Two Found-Sound Christopher DeLaurenti Projects (MP3)

Sound artist and composer Christopher DeLaurenti is becoming the Studs Terkel of silence.

He’s best known for his recordings of symphony halls in between concert performances, when the musicians are tuning their instruments and, occasionally, playing brief melodic phrases either solo or in spur-of-the-moment groupings ( If Terkel set the standard for documenting the world in the original voices of his interviewees, DeLaurenti deserves credit for his dogged documentation of the presumed silences in human interaction — recordings of passing sounds that he frames, thus allowing them to tell their own stories.

Among his recent discoveries is a 40-minute soundscape “captured from CSPAN,” the cable channel dedicated to broadcasting the U.S. government in action — or, as DeLaurenti shows, also inaction. The track was recorded following President Barack Obama’s inauguration, and in it you can hear helicopter noise, the mumbling of bureaucrats, and a crowd consumed by its ebullience (MP3). The track, “Found Soundscape: C-SPAN Presidential Inauguration, January 20, 2009,” was released earlier this year as a free download on the and/OAR label (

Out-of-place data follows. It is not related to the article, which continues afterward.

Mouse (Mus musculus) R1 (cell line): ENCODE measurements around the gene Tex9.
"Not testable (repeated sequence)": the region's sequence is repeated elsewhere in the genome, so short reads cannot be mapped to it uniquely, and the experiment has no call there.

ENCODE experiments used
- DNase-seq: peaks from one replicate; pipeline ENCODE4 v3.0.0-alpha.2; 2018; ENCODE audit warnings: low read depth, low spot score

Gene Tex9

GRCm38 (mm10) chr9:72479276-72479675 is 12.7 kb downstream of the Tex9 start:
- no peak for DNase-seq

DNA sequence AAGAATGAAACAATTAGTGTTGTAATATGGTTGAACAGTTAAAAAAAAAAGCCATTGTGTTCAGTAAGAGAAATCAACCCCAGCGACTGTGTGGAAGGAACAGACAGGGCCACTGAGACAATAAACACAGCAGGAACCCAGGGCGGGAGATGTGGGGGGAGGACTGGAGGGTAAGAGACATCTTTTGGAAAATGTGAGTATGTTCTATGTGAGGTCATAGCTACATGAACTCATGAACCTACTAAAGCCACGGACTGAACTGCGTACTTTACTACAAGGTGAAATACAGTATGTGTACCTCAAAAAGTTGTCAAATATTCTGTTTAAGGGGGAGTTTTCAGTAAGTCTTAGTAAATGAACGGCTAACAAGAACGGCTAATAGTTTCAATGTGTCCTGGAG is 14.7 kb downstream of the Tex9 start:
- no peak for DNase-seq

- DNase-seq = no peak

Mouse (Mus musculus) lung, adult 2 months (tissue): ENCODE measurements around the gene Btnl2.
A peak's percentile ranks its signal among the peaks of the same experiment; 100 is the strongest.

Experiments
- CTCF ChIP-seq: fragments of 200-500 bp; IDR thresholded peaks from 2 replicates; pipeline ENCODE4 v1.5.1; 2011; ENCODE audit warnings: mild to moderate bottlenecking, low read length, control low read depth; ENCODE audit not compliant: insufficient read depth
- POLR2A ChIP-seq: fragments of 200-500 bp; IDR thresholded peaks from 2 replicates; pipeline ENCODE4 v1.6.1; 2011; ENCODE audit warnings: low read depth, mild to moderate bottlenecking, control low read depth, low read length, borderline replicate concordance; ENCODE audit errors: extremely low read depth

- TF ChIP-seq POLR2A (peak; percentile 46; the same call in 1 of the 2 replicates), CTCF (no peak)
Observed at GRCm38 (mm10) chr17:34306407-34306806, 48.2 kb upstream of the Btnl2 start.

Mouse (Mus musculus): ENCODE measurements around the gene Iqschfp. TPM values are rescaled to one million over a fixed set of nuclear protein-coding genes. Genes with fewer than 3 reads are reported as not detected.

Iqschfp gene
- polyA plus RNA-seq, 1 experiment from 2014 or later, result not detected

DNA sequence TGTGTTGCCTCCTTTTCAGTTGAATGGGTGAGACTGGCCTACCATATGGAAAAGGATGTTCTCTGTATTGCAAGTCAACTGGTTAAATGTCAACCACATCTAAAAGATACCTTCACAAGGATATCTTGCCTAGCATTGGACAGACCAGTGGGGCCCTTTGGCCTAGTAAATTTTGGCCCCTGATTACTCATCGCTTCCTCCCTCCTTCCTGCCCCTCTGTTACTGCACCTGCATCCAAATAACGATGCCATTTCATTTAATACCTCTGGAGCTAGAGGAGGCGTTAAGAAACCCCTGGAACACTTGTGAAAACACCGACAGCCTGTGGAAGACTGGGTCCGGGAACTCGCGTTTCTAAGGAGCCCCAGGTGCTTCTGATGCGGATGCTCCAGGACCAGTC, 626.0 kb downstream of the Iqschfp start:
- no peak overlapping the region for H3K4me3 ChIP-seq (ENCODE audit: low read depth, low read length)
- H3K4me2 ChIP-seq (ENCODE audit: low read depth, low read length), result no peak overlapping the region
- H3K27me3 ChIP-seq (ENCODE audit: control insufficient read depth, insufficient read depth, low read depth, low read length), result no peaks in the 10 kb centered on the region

[audio:|titles=”Found Soundscape: C-SPAN Presidential Inauguration January 20 2009″|artists=Christopher DeLaurenti]

Also evidencing a political impulse, late last year DeLaurenti released Wallingford Food Bank in the Public Record Archive series. The collection mixes the rough noise of what seems to be aimless wandering and endless waiting with brief human interactions (example: “Friday,” MP3). The release’s five recordings were drawn from his own personal experience. “Dead broke in 2004,” he writes in the release’s accompanying text, “I stretched my meager income with multiple visits to the local food bank. Remembering that hard work and money often remain incongruent, I collected site recordings, interviews, and surreptitious microphone captures into my testimony of poverty.” Though the presence of voices — that is, of intended communication — in Wallingford distinguishes it from DeLaurenti’s emphasis elsewhere on sounds unintended to be listened to attentively, the impoverished nature of the subjects in its own way sets the material apart from society. Get the full set at

[audio:|titles=”Friday”|artists=Christopher DeLaurenti]

More at his website,

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